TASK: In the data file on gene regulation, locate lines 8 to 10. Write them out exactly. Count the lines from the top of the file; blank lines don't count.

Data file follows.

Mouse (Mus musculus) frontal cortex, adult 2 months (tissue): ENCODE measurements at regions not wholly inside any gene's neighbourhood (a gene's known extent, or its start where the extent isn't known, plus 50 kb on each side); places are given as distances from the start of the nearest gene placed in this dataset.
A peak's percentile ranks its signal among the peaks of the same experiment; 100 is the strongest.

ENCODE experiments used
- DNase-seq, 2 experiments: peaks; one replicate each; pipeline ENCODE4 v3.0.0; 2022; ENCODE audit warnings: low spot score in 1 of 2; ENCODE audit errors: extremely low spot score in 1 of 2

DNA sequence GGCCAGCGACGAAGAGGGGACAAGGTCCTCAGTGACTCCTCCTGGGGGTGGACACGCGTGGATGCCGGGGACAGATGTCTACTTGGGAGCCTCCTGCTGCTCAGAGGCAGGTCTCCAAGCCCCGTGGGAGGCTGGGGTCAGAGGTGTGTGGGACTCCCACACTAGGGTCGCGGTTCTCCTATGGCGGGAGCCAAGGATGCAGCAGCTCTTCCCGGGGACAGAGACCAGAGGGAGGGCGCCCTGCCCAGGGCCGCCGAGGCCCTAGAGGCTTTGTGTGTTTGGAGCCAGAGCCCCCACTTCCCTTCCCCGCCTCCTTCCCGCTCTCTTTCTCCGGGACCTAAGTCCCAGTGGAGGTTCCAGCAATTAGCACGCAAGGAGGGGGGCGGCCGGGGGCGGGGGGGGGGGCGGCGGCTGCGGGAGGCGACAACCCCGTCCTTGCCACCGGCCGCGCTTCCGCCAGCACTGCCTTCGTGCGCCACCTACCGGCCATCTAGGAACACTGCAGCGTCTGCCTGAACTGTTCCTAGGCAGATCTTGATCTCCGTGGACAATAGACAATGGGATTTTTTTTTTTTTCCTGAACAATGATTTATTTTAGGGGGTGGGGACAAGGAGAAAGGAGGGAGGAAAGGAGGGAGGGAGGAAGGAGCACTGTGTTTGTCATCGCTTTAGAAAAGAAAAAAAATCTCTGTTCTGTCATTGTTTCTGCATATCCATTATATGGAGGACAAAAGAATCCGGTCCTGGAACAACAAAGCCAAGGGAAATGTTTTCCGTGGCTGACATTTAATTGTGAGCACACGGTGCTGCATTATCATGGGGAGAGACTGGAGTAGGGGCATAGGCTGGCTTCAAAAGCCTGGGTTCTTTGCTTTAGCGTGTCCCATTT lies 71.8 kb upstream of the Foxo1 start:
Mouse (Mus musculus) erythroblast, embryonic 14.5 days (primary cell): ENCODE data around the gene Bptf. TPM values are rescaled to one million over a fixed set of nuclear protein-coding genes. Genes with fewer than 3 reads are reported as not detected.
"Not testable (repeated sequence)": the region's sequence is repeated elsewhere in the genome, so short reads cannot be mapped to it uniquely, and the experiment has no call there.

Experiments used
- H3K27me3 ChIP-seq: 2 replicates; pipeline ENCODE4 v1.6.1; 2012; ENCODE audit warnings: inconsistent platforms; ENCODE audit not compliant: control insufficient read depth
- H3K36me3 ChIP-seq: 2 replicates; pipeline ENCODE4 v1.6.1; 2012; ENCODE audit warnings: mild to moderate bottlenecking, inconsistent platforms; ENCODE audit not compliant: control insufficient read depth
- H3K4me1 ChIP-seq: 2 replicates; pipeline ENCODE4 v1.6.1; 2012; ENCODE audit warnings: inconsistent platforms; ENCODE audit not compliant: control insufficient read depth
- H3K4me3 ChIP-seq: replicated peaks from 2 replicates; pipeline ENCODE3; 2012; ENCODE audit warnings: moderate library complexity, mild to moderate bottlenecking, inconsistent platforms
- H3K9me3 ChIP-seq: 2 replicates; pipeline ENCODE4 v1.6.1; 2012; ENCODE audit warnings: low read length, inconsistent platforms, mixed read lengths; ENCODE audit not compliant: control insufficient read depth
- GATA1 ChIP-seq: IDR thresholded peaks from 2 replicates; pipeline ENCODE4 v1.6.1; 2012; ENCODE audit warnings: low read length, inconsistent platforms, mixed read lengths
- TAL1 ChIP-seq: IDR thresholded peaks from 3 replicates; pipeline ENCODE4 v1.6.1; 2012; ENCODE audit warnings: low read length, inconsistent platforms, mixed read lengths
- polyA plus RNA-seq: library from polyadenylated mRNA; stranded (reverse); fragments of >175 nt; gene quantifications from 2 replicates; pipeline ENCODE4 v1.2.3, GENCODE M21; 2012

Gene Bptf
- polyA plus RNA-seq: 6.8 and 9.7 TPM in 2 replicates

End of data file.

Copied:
Experiments used
- H3K27me3 ChIP-seq: 2 replicates; pipeline ENCODE4 v1.6.1; 2012; ENCODE audit warnings: inconsistent platforms; ENCODE audit not compliant: control insufficient read depth
- H3K36me3 ChIP-seq: 2 replicates; pipeline ENCODE4 v1.6.1; 2012; ENCODE audit warnings: mild to moderate bottlenecking, inconsistent platforms; ENCODE audit not compliant: control insufficient read depth